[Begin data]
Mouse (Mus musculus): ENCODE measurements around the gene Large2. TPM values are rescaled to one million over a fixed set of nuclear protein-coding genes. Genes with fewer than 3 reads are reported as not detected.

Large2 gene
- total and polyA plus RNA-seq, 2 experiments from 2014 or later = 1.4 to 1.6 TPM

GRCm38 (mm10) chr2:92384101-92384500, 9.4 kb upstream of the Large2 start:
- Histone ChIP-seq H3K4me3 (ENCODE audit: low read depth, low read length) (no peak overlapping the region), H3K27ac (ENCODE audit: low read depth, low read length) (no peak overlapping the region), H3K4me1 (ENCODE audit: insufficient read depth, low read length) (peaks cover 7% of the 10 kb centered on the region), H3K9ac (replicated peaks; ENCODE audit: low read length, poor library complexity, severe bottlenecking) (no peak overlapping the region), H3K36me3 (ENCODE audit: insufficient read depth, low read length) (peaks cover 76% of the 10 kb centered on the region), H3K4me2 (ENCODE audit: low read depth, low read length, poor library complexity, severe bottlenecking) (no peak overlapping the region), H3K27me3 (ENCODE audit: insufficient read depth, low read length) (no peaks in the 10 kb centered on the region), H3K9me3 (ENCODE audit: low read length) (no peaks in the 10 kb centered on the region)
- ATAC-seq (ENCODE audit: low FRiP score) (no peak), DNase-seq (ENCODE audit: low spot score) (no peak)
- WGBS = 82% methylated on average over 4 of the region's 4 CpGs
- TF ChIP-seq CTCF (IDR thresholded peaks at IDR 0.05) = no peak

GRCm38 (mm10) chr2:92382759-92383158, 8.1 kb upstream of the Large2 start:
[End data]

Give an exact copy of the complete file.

Mouse (Mus musculus): ENCODE measurements around the gene Large2. TPM values are rescaled to one million over a fixed set of nuclear protein-coding genes. Genes with fewer than 3 reads are reported as not detected.

Large2 gene
- total and polyA plus RNA-seq, 2 experiments from 2014 or later = 1.4 to 1.6 TPM

GRCm38 (mm10) chr2:92384101-92384500, 9.4 kb upstream of the Large2 start:
- Histone ChIP-seq H3K4me3 (ENCODE audit: low read depth, low read length) (no peak overlapping the region), H3K27ac (ENCODE audit: low read depth, low read length) (no peak overlapping the region), H3K4me1 (ENCODE audit: insufficient read depth, low read length) (peaks cover 7% of the 10 kb centered on the region), H3K9ac (replicated peaks; ENCODE audit: low read length, poor library complexity, severe bottlenecking) (no peak overlapping the region), H3K36me3 (ENCODE audit: insufficient read depth, low read length) (peaks cover 76% of the 10 kb centered on the region), H3K4me2 (ENCODE audit: low read depth, low read length, poor library complexity, severe bottlenecking) (no peak overlapping the region), H3K27me3 (ENCODE audit: insufficient read depth, low read length) (no peaks in the 10 kb centered on the region), H3K9me3 (ENCODE audit: low read length) (no peaks in the 10 kb centered on the region)
- ATAC-seq (ENCODE audit: low FRiP score) (no peak), DNase-seq (ENCODE audit: low spot score) (no peak)
- WGBS = 82% methylated on average over 4 of the region's 4 CpGs
- TF ChIP-seq CTCF (IDR thresholded peaks at IDR 0.05) = no peak

GRCm38 (mm10) chr2:92382759-92383158, 8.1 kb upstream of the Large2 start: